The whole purpose of designing new computers, gadgets, and gizmos is to sell them. I think we can all agree on that. Unless you’re employed in research, your job is to design something that other people will buy.
But that simple value equation is getting complicated. Not all new gadgets are getting sold, exactly. They’re more like… rented. Or subsidized. Or sponsored. Or as I like to think of it, we’re emulating heroin addiction: the first fix is free, but after that it gets really expensive.
Take cell phones, for example. Almost any cell phone today is subsidized by the wireless carrier. In exchange for a two-year service contract you get a shiny new phone for $99 or $199 or maybe even free. The hardware obviously costs more than that (iPhones cost about $190 just for components), but it’s worth it for AT&T to eat that cost in exchange for two years of your indentured servitude. In short, they make more money collecting rent on the airwaves than they lose by giving away Apple gadgets. You’re paying for the phone, all right, but it doesn’t feel like it.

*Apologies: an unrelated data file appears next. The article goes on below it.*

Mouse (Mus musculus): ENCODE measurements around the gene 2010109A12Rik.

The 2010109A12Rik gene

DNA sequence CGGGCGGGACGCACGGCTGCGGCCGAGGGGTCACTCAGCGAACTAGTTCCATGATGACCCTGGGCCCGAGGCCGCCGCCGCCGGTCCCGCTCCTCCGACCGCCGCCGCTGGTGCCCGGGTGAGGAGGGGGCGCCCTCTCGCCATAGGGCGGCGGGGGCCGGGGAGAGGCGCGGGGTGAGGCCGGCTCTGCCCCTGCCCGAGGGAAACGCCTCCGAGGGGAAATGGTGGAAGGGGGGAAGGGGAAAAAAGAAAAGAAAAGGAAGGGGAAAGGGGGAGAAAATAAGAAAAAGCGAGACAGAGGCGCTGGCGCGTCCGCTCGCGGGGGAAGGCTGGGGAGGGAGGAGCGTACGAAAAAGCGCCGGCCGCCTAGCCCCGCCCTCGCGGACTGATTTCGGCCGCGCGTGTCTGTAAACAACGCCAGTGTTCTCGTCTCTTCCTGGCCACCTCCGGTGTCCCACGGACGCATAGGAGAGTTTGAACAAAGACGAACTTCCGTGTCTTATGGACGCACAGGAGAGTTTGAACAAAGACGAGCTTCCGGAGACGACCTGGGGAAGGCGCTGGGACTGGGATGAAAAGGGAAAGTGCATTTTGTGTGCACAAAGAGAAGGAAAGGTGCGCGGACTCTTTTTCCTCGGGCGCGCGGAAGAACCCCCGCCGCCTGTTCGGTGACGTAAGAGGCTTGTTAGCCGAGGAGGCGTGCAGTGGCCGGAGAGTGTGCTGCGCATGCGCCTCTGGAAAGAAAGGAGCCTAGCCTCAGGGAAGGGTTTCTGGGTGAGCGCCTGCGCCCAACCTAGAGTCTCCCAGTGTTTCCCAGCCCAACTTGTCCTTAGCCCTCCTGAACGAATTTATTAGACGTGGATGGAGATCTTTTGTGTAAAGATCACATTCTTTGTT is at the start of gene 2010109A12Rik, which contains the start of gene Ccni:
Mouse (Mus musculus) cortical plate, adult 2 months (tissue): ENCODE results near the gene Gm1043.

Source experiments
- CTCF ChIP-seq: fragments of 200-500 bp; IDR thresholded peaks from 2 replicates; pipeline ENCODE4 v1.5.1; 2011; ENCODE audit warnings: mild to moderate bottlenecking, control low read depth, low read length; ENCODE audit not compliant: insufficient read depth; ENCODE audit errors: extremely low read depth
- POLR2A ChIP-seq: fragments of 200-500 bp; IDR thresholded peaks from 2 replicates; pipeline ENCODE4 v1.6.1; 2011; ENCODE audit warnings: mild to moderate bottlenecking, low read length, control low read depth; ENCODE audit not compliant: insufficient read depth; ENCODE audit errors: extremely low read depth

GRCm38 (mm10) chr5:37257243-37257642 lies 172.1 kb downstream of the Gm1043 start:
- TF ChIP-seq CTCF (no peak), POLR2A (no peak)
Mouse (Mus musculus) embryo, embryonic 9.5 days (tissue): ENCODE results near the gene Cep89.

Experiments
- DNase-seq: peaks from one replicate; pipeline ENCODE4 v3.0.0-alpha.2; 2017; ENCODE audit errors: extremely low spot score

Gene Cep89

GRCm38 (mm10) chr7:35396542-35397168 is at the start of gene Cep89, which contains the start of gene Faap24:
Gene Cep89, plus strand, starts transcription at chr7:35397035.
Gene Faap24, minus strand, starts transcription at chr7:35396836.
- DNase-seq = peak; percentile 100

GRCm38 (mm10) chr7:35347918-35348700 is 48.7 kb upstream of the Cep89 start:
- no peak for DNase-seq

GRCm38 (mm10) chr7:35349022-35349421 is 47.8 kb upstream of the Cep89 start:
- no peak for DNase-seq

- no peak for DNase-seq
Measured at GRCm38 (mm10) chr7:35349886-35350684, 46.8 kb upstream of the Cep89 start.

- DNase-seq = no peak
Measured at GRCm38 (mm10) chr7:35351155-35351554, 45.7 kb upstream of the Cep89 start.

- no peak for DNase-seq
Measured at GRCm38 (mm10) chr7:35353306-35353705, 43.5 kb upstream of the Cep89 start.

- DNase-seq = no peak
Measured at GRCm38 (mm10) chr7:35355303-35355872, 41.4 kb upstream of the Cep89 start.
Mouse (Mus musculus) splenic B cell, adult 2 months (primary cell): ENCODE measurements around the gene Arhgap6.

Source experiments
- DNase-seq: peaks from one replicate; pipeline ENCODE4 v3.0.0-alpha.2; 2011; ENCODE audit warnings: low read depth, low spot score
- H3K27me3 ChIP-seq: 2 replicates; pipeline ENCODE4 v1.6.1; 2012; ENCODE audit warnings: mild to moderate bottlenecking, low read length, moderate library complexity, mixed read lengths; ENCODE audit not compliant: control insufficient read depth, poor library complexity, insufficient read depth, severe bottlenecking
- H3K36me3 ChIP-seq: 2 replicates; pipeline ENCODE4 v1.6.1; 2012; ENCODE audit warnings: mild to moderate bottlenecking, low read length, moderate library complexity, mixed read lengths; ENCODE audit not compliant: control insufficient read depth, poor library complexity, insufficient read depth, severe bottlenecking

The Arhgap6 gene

Old-timers call this the “razors and blades” business model. A more modern example is ink-jet printers. Brand new printers sell for $49, surely less than they cost to build. (You can’t even ship an empty box to China for $49.) Yet the replacement ink cartridges can easily exceed $40 a pop. Indeed, printer ink is one of the most expensive fluids in the world, more costly per ounce than champagne, blood, or single-malt Scotch. That’s almost all profit, which is why Canon, Epson, Hewlett Packard, and other printer makers protect their ink monopoly so vigorously.
So there are plenty of ways to disguise your product’s true cost. You can up-sell accessories or upgrades, or you can provide content that only your gadget can access (think iTunes or Kindle store).